2017 Trends: Technology Commoditization

By Amy Katz • November 18, 2016

Bruce Greenwald, the Columbia Business School professor whose course on value investing is recommended even by Warren Buffett, said, “In the long run, everything is a toaster.” By that, he meant, all great innovations eventually become commodities, bought on the basis of price and nothing else. Sooner or later, Microsoft software programs, Intel microprocessors, Dell computers, and Cisco routers will all be toasters.

Tech products become commodities when companies are no longer creative enough to make their offers more appealing. You’re no doubt familiar with this turn of events. A startup will make an innovative breakthrough and stand out as unique in the field. Yet, due to the rapid pace of development in the tech field, soon, everyone else in the space is offering those same features. A feature that was once special quickly becomes standard.

As a technology firm, how can you remain relevant to your consumers? How can you avoid going the way of the toaster? Perhaps the most important thing to do is to shift your mindset from a vendor to a strategic partner. Consider the following guidelines to shape your transition:

  1. Be strategic. Know your customers and their markets. Think about your customer’s business as if you’re running it. Learn about their sales cycles, their distribution challenges, even their brand strategy, which often drives their business strategy. Strategic partners don’t appear only when there’s a problem. They are active, engaged, and market savvy advisors who understand their customer’s issues and provide thoughtful, actionable, consultative guidance.
  2. Communicate well. Communication is the foundation of any strategic partnership and it is the key to success. While it’s easy to tell customers what they want to hear, true partners tell them what they need to hear. Be honest and act with integrity through all interactions. Moreover, meet with your customers face to face as often as possible. Regularly ask your clients for feedback on how you’re doing and what you could be doing better.
  3. Be responsive.  In a 2016 study conducted by the CIO Executive Council and the IDC Strategic Partner Index, respondents were asked to rate the relative importance of a number of categories including responsiveness, collaboration, and communication from 1 to 10, with 10 being the most important. Unsurprisingly, every category was seen as mission-critical, with no less than 75 percent of respondents reporting a score of 7 or above for any given category. It was, however, the responsiveness category that received the most 10 scores by a two-digit margin, indicating that, in the fast-paced world of IT, technologists view highly responsive strategic partners as more equal than others.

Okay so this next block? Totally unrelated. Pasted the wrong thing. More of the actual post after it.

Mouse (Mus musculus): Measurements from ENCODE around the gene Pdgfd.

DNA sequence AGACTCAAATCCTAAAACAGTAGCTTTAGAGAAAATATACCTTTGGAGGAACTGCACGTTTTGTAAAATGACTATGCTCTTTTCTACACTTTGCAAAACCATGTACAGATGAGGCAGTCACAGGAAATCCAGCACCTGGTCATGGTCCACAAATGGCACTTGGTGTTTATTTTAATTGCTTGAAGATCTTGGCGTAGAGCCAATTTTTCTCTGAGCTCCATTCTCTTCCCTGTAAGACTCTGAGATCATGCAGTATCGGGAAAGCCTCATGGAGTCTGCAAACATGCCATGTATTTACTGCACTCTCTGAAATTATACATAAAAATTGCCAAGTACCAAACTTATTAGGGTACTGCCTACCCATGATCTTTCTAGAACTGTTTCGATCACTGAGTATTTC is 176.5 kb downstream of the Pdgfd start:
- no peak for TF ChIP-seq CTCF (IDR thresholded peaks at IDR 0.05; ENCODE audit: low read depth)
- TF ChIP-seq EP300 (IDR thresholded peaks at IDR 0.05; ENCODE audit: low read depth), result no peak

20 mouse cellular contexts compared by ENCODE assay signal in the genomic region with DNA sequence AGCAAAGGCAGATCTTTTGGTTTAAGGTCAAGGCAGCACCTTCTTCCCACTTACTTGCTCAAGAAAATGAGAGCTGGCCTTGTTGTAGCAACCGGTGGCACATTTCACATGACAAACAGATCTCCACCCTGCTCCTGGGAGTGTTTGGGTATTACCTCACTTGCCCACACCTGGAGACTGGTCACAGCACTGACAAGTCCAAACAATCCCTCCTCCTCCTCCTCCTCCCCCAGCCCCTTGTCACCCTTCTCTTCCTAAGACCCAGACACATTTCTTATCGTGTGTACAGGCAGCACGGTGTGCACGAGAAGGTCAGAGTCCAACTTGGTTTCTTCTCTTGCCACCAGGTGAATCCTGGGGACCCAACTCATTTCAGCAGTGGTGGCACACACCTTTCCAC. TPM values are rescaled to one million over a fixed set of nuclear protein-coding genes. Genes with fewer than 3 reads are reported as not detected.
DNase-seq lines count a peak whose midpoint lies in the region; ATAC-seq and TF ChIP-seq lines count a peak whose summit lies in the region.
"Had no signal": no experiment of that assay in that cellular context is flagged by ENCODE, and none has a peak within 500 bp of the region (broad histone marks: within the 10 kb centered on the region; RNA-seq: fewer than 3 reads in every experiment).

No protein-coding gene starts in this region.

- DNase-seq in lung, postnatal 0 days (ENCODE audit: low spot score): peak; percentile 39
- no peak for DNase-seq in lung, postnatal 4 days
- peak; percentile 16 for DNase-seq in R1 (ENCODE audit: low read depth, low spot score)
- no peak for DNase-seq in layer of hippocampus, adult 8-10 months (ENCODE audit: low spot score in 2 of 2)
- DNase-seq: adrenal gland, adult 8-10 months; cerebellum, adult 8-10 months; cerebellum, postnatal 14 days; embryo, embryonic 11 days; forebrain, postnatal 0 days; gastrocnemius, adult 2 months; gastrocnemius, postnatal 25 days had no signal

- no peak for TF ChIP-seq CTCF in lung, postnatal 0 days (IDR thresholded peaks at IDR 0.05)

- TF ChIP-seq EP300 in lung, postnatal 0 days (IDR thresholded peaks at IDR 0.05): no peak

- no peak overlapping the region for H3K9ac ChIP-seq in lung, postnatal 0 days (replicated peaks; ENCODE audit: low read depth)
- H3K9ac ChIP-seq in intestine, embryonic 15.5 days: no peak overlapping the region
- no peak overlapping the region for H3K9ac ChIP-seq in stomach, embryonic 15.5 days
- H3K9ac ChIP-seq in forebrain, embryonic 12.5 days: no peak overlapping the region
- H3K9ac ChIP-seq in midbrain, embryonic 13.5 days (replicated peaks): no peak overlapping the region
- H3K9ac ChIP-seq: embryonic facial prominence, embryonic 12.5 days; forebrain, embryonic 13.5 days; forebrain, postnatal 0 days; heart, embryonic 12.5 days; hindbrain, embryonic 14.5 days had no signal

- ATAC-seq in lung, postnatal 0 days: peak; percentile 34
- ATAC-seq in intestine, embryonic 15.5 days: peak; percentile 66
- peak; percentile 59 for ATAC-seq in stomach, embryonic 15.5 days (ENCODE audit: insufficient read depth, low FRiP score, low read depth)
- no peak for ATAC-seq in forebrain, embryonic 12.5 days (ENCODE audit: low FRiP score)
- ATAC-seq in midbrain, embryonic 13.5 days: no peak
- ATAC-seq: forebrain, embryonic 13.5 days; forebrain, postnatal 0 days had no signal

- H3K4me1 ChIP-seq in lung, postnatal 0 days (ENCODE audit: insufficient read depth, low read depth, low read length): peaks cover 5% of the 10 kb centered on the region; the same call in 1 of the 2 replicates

4. Be transparent. To gain trust among your customers and position yourself to be a top of mind partner, ensure that your process and results are readily available. Market yourself as a thought leader in the space by publishing reports and analysis that are relevant to your clients. Share your data, metrics, trends, and analysis frequently. This will also require you to share information about your own challenges as well as your successes. Which leads to the importance of owning your mistakes. Customers will be forgiving if you acknowledge your errors, do everything you can to fix them, and figure out new processes or tools to ensure that they will never happen again. Unlike a vendor, as a trusted partner, your customers will want you to succeed.

Transforming your status as a vendor to a partner can benefit your business by helping you grow and generate referrals. Partnerships are built over time. By understanding your customers’ businesses, helping them do their jobs better, and listening well, you can forge relationships of trust and collaboration. Failure to partner puts you in peril of becoming a toaster.

  • Amy Katz

    Amy Katz

    Amy is responsible for creating and managing integrated marketing and brand campaigns and communications programs for healthcare organizations across the country. Prior to joining the firm, Amy led channel marketing at Healthways, a global well-being improvement company. She earned a B.A. in English from the University of Pennsylvania, then an MBA from McCombs School of Business at the University of Texas at Austin.

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